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I want to do "git clone" through a proxy server. The issue is my proxy server uses digest authentication. So i can't find neither in git documentation, nor help that someone that already made.

I dig through google search and i can't find any helpful results.


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up vote 18 down vote accepted

Just to save a few moments of googling on Bennet's Answer:

  1. Clear old settings:
    >git config --global --unset https.proxy
    >git config --global --unset http.proxy
  2. Set new settings:
    >git config --global https.proxy https://USER:PWD@proxy.whatever:80
    >git config --global http.proxy http://USER:PWD@proxy.whatever:80

  3. Verify new settings:
    >git config --get https.proxy
    >git config --get http.proxy

NOTE: When you verify, you should see the same values that you put in.

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+1 thanks for solving my irritating problem.. – suhail Nov 25 '13 at 5:12

I was able to do a git clone through an authenticated proxy by setting the environment variable http_proxy to http://username:password@proxyhost:80

Then a plain ole git clone worked.

(The proxy is some corporate Windows thing, so my username actually looked like domain\username. Took a while to realise that I needed the domain.)

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sweet - worked a treat for me. Thanks for solving this long-standing issue for me :) – cristobalito Nov 2 '10 at 19:46
What if the username contains \ and . ? – Tudorizer Apr 26 '11 at 16:21
No problem. As I mentioned, my username contains a backslash. – Bennett McElwee Apr 28 '11 at 4:03
Worked for me too but... if you're cloning from an https repository, set the environment variable 'https_proxy' instead / as well. – Holf Mar 21 '12 at 14:45

Git does not appear to support authenticated proxy servers. You can check http.c from the git.git repository; in order to support authenticated proxy servers at all, it would have to set CURL_PROXYUSERPWD to set the username and password, but that string does not appear in that file.

One possible solution would be to fix Git; add a few more configuration parameters to http.c, such as http.proxyuser, http.proxypass, to set the username and password for the proxy, and http.proxyauth to set the authentication method, and then pass those in as the appropriate cURL configuration options.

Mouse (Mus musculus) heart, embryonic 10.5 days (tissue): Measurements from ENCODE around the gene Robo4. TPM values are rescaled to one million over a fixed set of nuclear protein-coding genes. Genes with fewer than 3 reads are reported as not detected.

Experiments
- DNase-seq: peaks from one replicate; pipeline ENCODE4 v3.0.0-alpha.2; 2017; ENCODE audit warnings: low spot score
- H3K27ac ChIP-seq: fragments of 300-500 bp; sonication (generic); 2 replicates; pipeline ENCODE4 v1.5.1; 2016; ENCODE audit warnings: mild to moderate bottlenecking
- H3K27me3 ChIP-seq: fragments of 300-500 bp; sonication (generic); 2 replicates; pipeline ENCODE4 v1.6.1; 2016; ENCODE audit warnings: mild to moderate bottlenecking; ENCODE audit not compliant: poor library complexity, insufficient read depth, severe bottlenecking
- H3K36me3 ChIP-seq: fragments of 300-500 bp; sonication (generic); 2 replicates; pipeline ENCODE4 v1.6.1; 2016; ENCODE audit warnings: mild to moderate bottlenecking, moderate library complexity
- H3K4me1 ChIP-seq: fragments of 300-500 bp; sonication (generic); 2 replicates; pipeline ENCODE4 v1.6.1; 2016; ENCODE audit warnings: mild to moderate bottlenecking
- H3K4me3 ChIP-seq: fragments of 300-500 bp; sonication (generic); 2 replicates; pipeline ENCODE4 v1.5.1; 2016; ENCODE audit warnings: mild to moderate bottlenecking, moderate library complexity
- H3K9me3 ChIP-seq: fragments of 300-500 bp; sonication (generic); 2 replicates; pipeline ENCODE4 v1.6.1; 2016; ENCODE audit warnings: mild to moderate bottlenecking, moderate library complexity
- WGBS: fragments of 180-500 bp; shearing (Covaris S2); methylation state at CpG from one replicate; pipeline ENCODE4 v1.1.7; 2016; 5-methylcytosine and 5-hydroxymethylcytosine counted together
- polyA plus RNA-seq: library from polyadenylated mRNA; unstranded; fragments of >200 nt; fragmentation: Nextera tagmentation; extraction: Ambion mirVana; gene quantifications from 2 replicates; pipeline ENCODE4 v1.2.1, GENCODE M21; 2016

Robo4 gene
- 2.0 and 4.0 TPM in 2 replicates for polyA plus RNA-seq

If you don't feel like hacking on the Git source code, you could set up your own, local proxy server, that needs no authentication, and then forward from that to the proxy server that requires authentication. Squid supports this mode of operation, though the configuration can be a little complex; I found an example configuration that purports to demonstrate this setup, though I haven't verified that it works myself.

edit: Never mind, after checking the Squid source code, it appears to only support Basic authentication, not Digest authentication, when forwarding requests to a peer:

httpHeaderPutStrf(hdr_out, header, "Basic %s", base64_encode(orig_request->peer_login));

I haven't found any proxy servers that can pass a request along to another proxy with digest authentication enabled; if you can find one that supports digest auth for an upstream proxy, I'd recommend using that.

Otherwise, I'd recommend using a different protocol than HTTP; use ssh: if you need authentication, or the raw git: protocol if you're just pulling changes down from a public server.

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So you're telling me to install squid as local proxy ??? Thxs by the help. – erick2red Jan 18 '10 at 21:55
Yes, I'm recommending that you set up Squid as a local proxy server (on the same machine that Git is running on), with no authentication, and have Squid connect to your proxy server that has authentication. Then just configure Git to use your local Squid as its proxy server. – Brian Campbell Jan 18 '10 at 22:08
Thxs you, very much (trying to reach 15 chars). – erick2red Jan 18 '10 at 22:27
Sorry, I realized that Squid doesn't support that usage; it only supports basic auth for upstream proxies, not digest. Added some more recommendations. – Brian Campbell Jan 19 '10 at 0:09
Already patched git, thxs for the help. – erick2red Jan 19 '10 at 17:55

Note that Git does support http proxies since Git 1.7.10, Apr. 2012, commit dd61399.

But, that supposes you have curl 7.10.7+ installed, which is something Git wasn't checking before Git 2.3.2+ (Q1 2015)

This is fixed with commit 1c2dbf2 by Tom G. Christensen (tgc)

http: support curl < 7.10.7

Commit dd61399 introduced support for http proxies that require authentication but it relies on the CURL_PROXYAUTH option which was added in curl 7.10.7.
This makes sure proxy authentication is only enabled if libcurl can support it.

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If you're cloning over SSH, the answer to the closely related question How do I use GitHub through harsh proxies? looks adaptable to your situation, but instead of Corkscrew, which doesn't yet support digest authentication, use from CPAN.

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